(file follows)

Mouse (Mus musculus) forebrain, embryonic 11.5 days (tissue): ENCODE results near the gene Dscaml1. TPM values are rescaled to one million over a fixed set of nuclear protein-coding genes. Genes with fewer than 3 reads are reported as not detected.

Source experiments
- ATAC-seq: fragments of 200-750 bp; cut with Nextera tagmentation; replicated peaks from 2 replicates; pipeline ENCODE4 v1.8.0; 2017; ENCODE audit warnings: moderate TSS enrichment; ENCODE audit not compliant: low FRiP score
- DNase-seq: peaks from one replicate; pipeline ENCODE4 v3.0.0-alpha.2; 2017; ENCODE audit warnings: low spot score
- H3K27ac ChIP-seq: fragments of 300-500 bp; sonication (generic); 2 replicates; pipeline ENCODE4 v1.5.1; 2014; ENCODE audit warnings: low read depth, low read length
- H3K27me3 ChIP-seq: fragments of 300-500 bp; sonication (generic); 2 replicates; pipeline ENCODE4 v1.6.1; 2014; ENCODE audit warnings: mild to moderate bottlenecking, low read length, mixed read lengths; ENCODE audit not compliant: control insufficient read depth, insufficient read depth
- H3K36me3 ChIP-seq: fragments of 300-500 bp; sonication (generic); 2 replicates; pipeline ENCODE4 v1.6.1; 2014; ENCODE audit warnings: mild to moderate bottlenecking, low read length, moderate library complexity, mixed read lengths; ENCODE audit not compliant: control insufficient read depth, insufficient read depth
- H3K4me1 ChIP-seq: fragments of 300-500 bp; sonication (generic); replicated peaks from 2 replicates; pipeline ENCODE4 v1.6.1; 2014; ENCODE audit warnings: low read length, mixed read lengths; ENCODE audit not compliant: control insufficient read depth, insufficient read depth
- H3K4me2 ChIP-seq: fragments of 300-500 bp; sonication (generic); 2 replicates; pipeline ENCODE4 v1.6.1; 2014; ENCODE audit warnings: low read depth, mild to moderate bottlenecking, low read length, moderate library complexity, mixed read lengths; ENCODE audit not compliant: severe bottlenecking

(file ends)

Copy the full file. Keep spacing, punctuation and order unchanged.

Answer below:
Mouse (Mus musculus) forebrain, embryonic 11.5 days (tissue): ENCODE results near the gene Dscaml1. TPM values are rescaled to one million over a fixed set of nuclear protein-coding genes. Genes with fewer than 3 reads are reported as not detected.

Source experiments
- ATAC-seq: fragments of 200-750 bp; cut with Nextera tagmentation; replicated peaks from 2 replicates; pipeline ENCODE4 v1.8.0; 2017; ENCODE audit warnings: moderate TSS enrichment; ENCODE audit not compliant: low FRiP score
- DNase-seq: peaks from one replicate; pipeline ENCODE4 v3.0.0-alpha.2; 2017; ENCODE audit warnings: low spot score
- H3K27ac ChIP-seq: fragments of 300-500 bp; sonication (generic); 2 replicates; pipeline ENCODE4 v1.5.1; 2014; ENCODE audit warnings: low read depth, low read length
- H3K27me3 ChIP-seq: fragments of 300-500 bp; sonication (generic); 2 replicates; pipeline ENCODE4 v1.6.1; 2014; ENCODE audit warnings: mild to moderate bottlenecking, low read length, mixed read lengths; ENCODE audit not compliant: control insufficient read depth, insufficient read depth
- H3K36me3 ChIP-seq: fragments of 300-500 bp; sonication (generic); 2 replicates; pipeline ENCODE4 v1.6.1; 2014; ENCODE audit warnings: mild to moderate bottlenecking, low read length, moderate library complexity, mixed read lengths; ENCODE audit not compliant: control insufficient read depth, insufficient read depth
- H3K4me1 ChIP-seq: fragments of 300-500 bp; sonication (generic); replicated peaks from 2 replicates; pipeline ENCODE4 v1.6.1; 2014; ENCODE audit warnings: low read length, mixed read lengths; ENCODE audit not compliant: control insufficient read depth, insufficient read depth
- H3K4me2 ChIP-seq: fragments of 300-500 bp; sonication (generic); 2 replicates; pipeline ENCODE4 v1.6.1; 2014; ENCODE audit warnings: low read depth, mild to moderate bottlenecking, low read length, moderate library complexity, mixed read lengths; ENCODE audit not compliant: severe bottlenecking